The Sussex Baby Lab

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Research

The Sussex Baby Lab specialises in understanding how babies and toddlers see, think and learn about colour. 

Colour is everywhere you look and can affect many aspects of human behaviour. By studying it, we can gain great insight to baby and child development.

 

Current Projects:

COLOURMIND

erc logoCOLOURMIND is a 5 year project which aims to understand how human colour perception is related to how we perceive our colourful environment. The natural world has lots of visual characteristics and patterns - for example, the way the tree branches or how snowflakes are shaped (often called 'fractal patterns'), and there is a blue and yellow bias in what we see in nature, as it is lit up by either yellow sunlight or blue skylight. As adults, we seem to be tuned in to these patterns. For example, adults will prefer to look at images which match the patterns found in natural scenes, and our ability to tell colours apart is aligned to the blue-yellow pattern found in many natural scenes. This project aims to help us understand if the way that babies and children see and understand the world is also aligned with natural scenes, or if it's something we learn from seeing the environment around us as we grow up.

tree

ColourSpot

colourspot logoThe Sussex Baby Lab have developed an app called ‘ColourSpot’ which identifies the risk of children having colour vision deficiency (colour-blindness). Colour vision deficiency (CVD) affects approximately 1 in 12 boys and 1 in 200 girls. It is a common genetic visual disorder that is often not detected until late childhood. Our aim is to use ColourSpot as an easy, quick and reliable test for colour-blindness for young children. 

We are currently testing the app on toddlers and children to see how well it works. We aim to release this app for download for parents, teachers and optometrists in late 2019.

child playing colourspot

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Cosatto Science Partnership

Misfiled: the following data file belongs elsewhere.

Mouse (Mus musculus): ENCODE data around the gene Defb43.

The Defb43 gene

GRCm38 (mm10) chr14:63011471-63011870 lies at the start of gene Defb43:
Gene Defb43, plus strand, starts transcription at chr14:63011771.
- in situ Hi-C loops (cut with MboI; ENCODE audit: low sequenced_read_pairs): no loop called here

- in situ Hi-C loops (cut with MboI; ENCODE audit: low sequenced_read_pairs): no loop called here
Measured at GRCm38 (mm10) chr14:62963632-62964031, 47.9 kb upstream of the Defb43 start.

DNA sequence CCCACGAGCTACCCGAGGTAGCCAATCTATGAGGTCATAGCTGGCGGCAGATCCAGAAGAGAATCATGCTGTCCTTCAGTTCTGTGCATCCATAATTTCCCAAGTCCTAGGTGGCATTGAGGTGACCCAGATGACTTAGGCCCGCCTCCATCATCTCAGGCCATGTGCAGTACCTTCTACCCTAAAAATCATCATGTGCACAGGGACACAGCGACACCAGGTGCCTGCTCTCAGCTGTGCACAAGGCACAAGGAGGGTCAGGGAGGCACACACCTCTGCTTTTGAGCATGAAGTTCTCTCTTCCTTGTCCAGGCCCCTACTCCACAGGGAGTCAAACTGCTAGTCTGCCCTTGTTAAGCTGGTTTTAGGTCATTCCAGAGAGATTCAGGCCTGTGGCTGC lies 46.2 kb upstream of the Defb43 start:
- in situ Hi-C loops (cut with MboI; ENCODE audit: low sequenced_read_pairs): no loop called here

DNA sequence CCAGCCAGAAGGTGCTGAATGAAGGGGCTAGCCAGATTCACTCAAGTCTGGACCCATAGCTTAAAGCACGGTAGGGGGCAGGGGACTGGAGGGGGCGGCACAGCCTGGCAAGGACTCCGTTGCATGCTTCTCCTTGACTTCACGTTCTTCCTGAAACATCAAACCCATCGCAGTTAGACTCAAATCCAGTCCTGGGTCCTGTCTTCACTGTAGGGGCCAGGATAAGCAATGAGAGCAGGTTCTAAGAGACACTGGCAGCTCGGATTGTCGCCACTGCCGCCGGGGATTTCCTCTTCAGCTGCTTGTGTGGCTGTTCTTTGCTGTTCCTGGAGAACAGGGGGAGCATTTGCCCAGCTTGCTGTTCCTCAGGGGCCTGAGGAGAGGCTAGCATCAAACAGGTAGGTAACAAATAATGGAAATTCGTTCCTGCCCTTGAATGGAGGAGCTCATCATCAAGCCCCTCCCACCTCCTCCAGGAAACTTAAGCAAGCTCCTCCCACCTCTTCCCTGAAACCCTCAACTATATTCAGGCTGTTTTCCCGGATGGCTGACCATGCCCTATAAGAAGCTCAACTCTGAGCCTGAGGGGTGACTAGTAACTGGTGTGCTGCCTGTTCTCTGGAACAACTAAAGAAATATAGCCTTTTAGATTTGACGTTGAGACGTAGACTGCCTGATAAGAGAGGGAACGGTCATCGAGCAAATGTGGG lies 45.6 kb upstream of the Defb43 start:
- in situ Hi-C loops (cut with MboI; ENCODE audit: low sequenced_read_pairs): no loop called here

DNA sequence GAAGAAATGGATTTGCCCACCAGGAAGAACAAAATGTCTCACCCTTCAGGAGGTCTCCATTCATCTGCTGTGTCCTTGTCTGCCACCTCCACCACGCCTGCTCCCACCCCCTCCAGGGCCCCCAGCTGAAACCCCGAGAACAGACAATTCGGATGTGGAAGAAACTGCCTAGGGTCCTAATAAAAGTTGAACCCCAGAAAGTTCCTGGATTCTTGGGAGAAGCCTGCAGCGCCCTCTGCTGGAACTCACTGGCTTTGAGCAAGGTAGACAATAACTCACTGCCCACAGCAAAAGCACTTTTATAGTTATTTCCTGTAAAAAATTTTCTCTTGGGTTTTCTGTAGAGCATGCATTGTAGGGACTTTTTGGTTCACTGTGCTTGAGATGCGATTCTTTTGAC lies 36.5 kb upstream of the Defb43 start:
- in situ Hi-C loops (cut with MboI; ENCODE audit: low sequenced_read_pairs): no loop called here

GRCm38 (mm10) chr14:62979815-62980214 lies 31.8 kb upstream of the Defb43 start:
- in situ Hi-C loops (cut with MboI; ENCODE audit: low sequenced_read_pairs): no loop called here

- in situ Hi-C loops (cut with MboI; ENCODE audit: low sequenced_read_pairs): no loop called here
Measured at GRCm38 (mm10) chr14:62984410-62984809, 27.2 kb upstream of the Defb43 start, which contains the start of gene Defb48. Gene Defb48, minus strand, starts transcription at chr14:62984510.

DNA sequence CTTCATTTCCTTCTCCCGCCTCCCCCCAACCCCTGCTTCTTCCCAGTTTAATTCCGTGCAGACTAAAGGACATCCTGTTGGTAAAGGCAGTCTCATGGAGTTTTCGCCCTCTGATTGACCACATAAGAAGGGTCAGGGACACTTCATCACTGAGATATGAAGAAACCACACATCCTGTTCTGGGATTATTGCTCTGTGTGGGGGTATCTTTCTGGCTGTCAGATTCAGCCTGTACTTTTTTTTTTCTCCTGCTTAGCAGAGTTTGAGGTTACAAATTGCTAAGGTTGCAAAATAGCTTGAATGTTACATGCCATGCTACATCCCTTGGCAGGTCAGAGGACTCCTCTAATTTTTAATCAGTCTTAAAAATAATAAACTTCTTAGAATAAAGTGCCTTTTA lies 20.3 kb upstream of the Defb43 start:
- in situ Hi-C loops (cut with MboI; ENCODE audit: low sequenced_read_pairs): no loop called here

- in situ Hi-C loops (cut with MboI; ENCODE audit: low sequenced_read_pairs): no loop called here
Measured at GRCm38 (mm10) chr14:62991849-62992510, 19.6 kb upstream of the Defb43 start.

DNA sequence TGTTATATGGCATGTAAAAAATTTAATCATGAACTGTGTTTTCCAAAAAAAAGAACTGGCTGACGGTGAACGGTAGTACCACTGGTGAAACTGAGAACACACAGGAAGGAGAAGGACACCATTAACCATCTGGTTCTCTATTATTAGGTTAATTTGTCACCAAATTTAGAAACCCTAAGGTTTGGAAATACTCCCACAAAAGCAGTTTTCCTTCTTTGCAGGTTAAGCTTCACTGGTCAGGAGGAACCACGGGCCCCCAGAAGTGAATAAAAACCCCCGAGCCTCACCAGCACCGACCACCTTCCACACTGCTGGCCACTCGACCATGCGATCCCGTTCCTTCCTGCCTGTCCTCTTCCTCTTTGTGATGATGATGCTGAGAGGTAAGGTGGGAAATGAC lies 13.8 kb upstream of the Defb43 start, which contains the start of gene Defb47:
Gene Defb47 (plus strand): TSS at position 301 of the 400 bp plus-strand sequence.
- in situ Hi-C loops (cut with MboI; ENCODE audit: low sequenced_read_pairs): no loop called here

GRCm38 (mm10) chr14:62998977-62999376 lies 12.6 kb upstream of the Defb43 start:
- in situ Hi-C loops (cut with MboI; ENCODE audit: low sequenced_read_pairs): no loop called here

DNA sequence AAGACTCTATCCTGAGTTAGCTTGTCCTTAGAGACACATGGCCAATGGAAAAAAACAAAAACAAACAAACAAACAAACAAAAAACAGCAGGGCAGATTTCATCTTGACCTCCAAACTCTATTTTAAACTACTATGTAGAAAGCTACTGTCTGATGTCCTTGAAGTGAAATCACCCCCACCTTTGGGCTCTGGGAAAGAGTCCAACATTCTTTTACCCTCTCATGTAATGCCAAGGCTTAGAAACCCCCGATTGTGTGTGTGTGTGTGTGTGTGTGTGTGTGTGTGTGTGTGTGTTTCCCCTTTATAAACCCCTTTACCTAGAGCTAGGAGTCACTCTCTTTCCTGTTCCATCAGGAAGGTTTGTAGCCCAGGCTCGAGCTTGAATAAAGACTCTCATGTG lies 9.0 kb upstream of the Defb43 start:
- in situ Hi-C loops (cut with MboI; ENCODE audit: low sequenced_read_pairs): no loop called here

cosatto logoThe Sussex Baby Lab have formed a scientific partnership with Cosatto who make colourful patterned prams, pushchairs and other baby products. We are conducting studies to learn more about how babies see and respond to colourful patterns. Our findings will be shared with Cosatto who will design and refine their products so they are optimised for how babies see, think and learn.

 

 

 

Past Projects:

CATEGORIES 

CATEGORIES was a large European Research Funded project which investigated the orign of colour categories, and their impact on how we see colour in infants, toddlers, and adults. Although colour is a continuum, we break it up into discrete categories (e.g. 'red' 'green'), and there had been much debate around how these categories are formed, and how they might influence our colour perception. One of the studies we carried out showed that infants who don't yet know the words for colour can group colours together in a similar way to adults, and have at least five colour categories (red, yellow, green, blue, and purple). These colour categories seem to be shaped by the way the biology behind our colour vision works. We also ran an ERP study (a measure of electrical activity in the brain) to better understand how babies respond to 'unique hues' (a really pure example of that colour e.g. a blue which has no red or green in it), and a study on how toddlers learn the words for different colours.

To learn more, please read:  Biological origins of color categorization

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EDUCATION

This project looked at the effect of colour on children's cognitive performance. Some evidence suggests that colour affects adult performance on cognitive tasks. For example, the colour of the front cover of an IQ test can affect results (e.g., Elliot & Maier, 2007). However, can colour have similar effects on children's performance on cognitive tasks in a classroom setting?

The effect of colour on performance on the tasks was measured in 8-9 year old children. It was found that the colour red significantly decreased performance by around 6% on overal test performance relative to a grey baseline. These findings may suggest that colour has a subtle influence over performance on educational-related tasks. 

To learn more, please read: The effect of colour on children's cognitive performance

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